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January 6, 2021

FATF compliance pressure builds on as February around the corner

Business

January 6, 2021

KARACHI: A respite for Pakistan from the global financial system’s watchdog that acknowledges the country’s anti-money laundering and counter terrorist financing efforts should be taken as an opportunity to improve compliance and come out of its radar, a banker said on Tuesday.

Ghazanfar Agha, a group head chief compliance officer at Samba Bank Limited said the economic implications of the Financial Action Task Force (FATF) are huge because there's an overhang there's a sort of sword over Pakistan’s head. There will be unlimited upside for the economy if Pakistan comes out the grey list of FATF in its next review due in February this year.

“If we continue to remain in FATF obviously people are scared and that element of risk remains,” Agha said in a recent video interview to Tresmark, a financial terminal that tracks markets worldwide. “I don't see any downside risk at all we're not going to get any worse from where we are.”

Regulatory technology is the cornerstone of how compliance is going to be managed in the coming years. “I’ve traded one of the largest derivatives trading book in Pakistan so a lot of risks get evaluated when you take positions and the risk of FATF overhang on Pakistan continues to be built in in all the business that we get, so the upside is unlimited if FATF is cleared we will obviously do very well.”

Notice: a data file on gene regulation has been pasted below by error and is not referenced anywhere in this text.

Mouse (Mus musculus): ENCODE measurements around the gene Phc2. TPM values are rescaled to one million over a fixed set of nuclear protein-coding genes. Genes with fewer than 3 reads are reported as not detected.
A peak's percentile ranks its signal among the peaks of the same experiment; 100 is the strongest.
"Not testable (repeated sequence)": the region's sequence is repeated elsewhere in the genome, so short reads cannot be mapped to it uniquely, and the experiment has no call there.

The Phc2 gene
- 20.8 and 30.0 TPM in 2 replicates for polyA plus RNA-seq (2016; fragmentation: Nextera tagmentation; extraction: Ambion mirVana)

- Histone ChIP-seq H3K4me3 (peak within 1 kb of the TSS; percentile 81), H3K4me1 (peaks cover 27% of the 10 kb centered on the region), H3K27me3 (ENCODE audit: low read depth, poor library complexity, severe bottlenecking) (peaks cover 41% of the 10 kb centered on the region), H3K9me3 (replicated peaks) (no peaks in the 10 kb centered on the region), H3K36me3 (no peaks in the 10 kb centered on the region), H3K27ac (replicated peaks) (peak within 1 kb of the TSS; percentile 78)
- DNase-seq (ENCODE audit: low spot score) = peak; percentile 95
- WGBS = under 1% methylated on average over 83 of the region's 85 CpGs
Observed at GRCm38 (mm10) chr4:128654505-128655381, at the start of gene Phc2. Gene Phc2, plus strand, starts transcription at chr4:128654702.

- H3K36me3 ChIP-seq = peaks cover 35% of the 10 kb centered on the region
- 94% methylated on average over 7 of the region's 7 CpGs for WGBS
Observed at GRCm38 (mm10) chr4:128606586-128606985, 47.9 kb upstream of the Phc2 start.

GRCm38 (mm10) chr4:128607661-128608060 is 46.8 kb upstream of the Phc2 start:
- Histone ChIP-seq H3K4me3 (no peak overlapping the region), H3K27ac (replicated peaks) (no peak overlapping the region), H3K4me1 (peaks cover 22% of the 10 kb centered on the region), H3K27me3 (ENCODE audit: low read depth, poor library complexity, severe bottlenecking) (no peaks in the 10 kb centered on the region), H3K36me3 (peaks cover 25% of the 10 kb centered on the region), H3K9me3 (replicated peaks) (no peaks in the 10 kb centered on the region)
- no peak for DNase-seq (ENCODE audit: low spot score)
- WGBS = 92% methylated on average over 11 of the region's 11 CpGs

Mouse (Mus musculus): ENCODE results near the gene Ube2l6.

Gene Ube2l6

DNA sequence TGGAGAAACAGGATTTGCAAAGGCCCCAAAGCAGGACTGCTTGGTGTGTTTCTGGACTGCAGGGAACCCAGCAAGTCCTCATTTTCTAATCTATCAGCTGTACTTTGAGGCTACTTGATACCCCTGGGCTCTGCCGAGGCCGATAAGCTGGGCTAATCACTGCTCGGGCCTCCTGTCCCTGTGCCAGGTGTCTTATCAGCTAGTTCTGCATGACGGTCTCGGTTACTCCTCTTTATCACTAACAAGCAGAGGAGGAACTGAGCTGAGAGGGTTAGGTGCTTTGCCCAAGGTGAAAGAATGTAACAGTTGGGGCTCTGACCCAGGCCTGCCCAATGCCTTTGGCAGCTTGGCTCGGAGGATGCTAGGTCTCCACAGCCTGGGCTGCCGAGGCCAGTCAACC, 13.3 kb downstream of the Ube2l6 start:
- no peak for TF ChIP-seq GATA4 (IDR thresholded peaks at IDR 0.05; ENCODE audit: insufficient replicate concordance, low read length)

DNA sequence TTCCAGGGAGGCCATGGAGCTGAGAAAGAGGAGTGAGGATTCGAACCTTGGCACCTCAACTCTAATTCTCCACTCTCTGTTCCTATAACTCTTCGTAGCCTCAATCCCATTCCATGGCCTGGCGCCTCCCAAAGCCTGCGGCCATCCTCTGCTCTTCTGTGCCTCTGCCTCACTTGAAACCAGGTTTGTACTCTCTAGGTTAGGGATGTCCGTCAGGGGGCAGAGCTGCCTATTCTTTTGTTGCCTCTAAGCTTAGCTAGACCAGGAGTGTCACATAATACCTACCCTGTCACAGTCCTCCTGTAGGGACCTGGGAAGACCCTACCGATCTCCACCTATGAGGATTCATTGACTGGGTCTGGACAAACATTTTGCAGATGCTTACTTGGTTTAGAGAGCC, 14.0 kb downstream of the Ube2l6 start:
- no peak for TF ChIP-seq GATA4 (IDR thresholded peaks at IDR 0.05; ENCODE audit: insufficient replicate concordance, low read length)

Globally compliance has adopted a very central stance in most banks. This push is coming from the penalties. The kind of penalties that have been imposed and the kind of financial battering that some of these institutions have taken they have understood that not to comply is not an option and it's too expensive to mess around with being fully compliant, he said.

“People have realised that there's the amount of money that you make of a business. It may not be good enough if you're not compliant the penalties can far outweigh the benefits that can come through non-compliance,” Agha said.

“On-site inspections and on-site enforcements are going to recede in favor of technology, so at Samba Bank, I am looking at a lot of technological solutions to this, the idea is to grow technology and leverage human capacity in the staffing that we have with higher efficiencies,” he noted.

There’s a great movement going on right now where small and medium enterprises and medium enterprise both are being brought into the mainstream. In China and India, their entire growth engines were spurred by medium enterprises and small enterprises. In Pakistan we had large corporates and then there was a huge gulf between them and the lower ones, he said.

“As far as corporatisation of Pakistan is concerned if you look at the stock exchange 75-80 percent of our companies have registered an increase in income and registered an increase in the price of their shares in the last six months which is remarkable which means across the board, all industries have done well,” he added.